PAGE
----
By Charles Townshend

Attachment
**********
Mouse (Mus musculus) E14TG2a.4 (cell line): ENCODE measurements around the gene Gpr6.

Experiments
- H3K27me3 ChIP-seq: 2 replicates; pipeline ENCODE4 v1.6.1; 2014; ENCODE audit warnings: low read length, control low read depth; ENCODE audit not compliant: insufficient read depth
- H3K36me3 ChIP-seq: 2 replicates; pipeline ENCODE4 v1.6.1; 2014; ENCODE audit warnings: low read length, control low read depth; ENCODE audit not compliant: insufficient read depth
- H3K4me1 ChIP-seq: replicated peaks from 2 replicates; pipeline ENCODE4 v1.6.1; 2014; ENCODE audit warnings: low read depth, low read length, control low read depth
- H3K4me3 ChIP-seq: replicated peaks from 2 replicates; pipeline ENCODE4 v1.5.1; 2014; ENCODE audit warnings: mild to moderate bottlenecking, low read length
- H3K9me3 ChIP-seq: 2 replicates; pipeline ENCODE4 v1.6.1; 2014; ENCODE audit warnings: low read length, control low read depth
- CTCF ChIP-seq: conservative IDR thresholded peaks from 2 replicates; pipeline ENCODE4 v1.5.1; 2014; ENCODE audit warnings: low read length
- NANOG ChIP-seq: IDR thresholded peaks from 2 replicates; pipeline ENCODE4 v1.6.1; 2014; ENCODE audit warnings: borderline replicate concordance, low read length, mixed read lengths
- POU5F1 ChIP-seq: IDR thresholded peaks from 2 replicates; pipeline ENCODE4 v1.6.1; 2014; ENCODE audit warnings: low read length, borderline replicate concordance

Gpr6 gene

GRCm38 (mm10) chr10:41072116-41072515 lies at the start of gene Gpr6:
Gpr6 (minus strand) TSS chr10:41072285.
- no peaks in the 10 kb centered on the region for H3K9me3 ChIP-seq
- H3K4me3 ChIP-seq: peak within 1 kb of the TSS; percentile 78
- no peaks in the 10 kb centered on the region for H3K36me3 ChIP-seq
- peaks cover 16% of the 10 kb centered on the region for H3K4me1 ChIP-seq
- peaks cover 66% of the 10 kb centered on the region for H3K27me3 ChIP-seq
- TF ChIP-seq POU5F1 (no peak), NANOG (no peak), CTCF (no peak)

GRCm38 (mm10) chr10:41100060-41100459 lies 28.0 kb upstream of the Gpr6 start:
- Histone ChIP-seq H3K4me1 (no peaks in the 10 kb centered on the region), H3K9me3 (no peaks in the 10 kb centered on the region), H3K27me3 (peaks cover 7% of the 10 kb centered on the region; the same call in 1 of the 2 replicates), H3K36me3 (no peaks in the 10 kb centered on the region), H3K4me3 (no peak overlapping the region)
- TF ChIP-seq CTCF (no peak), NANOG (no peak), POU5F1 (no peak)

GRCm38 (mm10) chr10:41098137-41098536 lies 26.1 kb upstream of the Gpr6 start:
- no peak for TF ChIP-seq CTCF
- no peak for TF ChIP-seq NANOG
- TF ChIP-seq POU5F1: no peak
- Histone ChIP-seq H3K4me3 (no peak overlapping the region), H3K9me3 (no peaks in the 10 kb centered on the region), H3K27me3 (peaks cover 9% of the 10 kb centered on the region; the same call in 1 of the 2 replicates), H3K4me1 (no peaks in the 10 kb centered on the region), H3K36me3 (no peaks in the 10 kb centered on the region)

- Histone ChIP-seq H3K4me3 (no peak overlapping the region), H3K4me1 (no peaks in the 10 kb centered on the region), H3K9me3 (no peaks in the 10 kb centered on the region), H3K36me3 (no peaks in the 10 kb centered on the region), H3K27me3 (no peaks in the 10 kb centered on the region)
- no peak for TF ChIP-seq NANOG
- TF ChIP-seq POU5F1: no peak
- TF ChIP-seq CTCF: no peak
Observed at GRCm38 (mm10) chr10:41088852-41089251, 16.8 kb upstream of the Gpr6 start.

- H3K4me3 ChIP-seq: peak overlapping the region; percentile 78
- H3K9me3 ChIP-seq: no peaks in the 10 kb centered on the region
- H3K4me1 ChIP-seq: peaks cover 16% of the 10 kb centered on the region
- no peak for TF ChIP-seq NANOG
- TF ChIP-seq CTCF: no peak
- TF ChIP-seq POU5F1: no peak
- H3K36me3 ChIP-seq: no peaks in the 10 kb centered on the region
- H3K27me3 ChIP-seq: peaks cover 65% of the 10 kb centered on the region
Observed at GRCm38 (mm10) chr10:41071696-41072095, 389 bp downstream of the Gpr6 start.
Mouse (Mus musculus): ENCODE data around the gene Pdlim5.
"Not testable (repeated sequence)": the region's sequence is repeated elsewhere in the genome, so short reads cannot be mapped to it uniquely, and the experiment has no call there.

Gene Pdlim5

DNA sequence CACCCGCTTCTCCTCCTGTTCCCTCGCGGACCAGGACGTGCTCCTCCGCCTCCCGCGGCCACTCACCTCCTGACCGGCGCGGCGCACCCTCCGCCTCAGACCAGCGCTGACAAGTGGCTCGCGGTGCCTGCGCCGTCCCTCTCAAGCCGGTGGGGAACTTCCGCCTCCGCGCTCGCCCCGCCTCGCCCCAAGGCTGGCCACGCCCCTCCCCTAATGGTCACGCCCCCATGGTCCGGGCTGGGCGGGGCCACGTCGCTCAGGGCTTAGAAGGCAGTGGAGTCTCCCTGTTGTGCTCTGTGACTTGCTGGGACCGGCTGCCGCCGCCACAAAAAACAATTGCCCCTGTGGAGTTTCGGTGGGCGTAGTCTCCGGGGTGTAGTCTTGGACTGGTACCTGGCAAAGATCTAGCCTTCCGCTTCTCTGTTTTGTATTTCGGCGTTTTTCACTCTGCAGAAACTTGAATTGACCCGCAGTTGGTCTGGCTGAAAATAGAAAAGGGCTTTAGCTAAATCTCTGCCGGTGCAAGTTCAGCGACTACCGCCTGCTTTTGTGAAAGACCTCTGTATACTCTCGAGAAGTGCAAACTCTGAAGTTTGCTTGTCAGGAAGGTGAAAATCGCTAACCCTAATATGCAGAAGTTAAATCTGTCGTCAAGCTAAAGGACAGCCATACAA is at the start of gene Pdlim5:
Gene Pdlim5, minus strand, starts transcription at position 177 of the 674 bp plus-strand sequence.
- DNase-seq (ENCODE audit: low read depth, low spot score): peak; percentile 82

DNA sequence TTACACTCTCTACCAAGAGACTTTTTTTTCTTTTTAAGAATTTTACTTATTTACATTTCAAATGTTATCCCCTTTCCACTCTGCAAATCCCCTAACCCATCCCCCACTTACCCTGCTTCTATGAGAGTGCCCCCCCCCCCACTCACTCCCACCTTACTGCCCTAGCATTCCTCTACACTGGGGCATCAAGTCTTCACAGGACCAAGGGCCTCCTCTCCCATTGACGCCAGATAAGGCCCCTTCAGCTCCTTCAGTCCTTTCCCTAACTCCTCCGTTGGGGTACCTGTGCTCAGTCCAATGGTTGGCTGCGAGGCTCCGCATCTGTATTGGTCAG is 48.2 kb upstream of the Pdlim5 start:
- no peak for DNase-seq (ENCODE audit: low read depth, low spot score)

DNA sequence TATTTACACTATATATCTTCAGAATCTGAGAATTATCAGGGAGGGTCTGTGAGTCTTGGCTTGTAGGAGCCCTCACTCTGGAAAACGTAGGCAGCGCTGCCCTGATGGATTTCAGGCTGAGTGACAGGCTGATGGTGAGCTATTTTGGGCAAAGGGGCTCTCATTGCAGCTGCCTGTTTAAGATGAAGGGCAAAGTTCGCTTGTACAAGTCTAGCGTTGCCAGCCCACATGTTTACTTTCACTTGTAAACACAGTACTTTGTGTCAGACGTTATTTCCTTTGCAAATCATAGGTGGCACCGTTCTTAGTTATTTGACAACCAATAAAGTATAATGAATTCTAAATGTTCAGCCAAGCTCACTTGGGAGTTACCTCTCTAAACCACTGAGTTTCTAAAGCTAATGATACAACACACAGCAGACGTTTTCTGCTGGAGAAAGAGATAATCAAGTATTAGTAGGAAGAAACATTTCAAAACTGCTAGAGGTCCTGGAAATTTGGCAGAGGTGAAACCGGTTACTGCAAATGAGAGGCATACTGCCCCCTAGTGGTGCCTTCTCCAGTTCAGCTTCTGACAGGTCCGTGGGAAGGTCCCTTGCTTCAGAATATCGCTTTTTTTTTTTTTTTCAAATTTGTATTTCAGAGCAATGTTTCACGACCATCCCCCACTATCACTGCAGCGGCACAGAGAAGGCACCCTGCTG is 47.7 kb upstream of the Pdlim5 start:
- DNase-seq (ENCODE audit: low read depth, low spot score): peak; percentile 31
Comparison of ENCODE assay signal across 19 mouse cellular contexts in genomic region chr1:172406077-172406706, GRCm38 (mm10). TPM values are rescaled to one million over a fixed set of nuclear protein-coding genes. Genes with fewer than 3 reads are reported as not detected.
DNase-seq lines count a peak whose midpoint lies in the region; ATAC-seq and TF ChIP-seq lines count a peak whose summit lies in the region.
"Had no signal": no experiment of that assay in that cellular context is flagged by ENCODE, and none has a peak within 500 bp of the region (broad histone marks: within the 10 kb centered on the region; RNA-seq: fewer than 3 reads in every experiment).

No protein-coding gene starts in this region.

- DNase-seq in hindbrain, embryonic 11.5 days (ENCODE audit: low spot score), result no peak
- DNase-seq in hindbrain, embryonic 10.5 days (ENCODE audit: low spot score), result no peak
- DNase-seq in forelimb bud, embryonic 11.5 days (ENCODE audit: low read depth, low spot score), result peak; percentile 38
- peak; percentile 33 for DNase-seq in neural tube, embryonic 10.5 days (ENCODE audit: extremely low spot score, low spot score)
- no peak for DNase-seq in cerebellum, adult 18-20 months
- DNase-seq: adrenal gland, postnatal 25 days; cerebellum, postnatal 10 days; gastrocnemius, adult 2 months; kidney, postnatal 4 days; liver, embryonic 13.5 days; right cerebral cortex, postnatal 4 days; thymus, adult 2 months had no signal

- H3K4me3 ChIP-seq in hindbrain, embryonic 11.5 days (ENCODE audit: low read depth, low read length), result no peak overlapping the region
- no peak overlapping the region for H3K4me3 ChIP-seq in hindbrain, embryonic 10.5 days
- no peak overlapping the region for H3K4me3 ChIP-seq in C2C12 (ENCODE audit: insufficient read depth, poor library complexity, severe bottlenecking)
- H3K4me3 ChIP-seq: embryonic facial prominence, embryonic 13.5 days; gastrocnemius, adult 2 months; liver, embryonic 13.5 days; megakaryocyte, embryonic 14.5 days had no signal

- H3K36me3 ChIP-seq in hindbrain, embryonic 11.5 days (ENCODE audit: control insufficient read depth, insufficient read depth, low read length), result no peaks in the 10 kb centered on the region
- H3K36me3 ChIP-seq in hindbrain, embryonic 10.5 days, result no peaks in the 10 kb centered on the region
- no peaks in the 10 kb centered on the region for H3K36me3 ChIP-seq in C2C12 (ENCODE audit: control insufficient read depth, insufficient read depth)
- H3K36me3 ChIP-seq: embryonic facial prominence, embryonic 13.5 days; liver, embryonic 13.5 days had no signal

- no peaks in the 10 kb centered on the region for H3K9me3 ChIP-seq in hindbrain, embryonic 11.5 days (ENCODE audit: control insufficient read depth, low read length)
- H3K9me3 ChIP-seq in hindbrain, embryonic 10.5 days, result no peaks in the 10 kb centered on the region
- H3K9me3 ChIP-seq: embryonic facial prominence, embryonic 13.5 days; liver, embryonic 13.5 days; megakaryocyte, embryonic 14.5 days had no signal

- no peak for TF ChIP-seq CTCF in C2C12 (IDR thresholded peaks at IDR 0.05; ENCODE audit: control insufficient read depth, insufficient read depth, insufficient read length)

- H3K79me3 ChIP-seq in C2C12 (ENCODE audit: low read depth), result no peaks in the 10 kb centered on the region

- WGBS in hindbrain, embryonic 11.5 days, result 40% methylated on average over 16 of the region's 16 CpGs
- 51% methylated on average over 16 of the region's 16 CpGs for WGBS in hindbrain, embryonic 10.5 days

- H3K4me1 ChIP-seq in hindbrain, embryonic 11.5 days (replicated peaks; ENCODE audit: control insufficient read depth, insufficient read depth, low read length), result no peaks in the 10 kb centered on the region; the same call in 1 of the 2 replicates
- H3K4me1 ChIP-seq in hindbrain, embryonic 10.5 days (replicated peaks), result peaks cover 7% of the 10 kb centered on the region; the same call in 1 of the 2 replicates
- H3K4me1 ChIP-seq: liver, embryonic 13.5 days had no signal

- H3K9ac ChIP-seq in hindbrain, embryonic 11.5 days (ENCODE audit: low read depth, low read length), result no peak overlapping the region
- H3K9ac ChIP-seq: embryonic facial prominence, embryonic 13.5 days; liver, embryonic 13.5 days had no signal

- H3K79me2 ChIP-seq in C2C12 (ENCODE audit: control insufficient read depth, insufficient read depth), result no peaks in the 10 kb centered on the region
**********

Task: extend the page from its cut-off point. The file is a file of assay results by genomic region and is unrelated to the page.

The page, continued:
In recent years, such episodes as the death of Blair Peach, the Miners' Strike, the Scarman Report, and the Ponting and Stalker affairs have raised serious doubts as to whether the "British trick" of maintaining law and order by consensus is still feasible. Beginning with the Swing, Chartist, and Plug Riots, Charles Townshend shows how public order was steadily tightened during the Victorian era and how that process has continued throughout this century, thanks to such legislation as the Official Secrets, Public Order, Defence of the Realm, and Emergency Powers Acts. This is a wide-ranging and readable historical analysis of the fundamental concepts on which the law-and-order debate rests. In addition to exploring the issues and events that have influenced mainland affairs, Townshend also examines the Irish situation between the First Land Act and the Prevention of Terrorism Act, and offers valuable insights into the periodic "crises of order" that seems to be threatening modern Britain.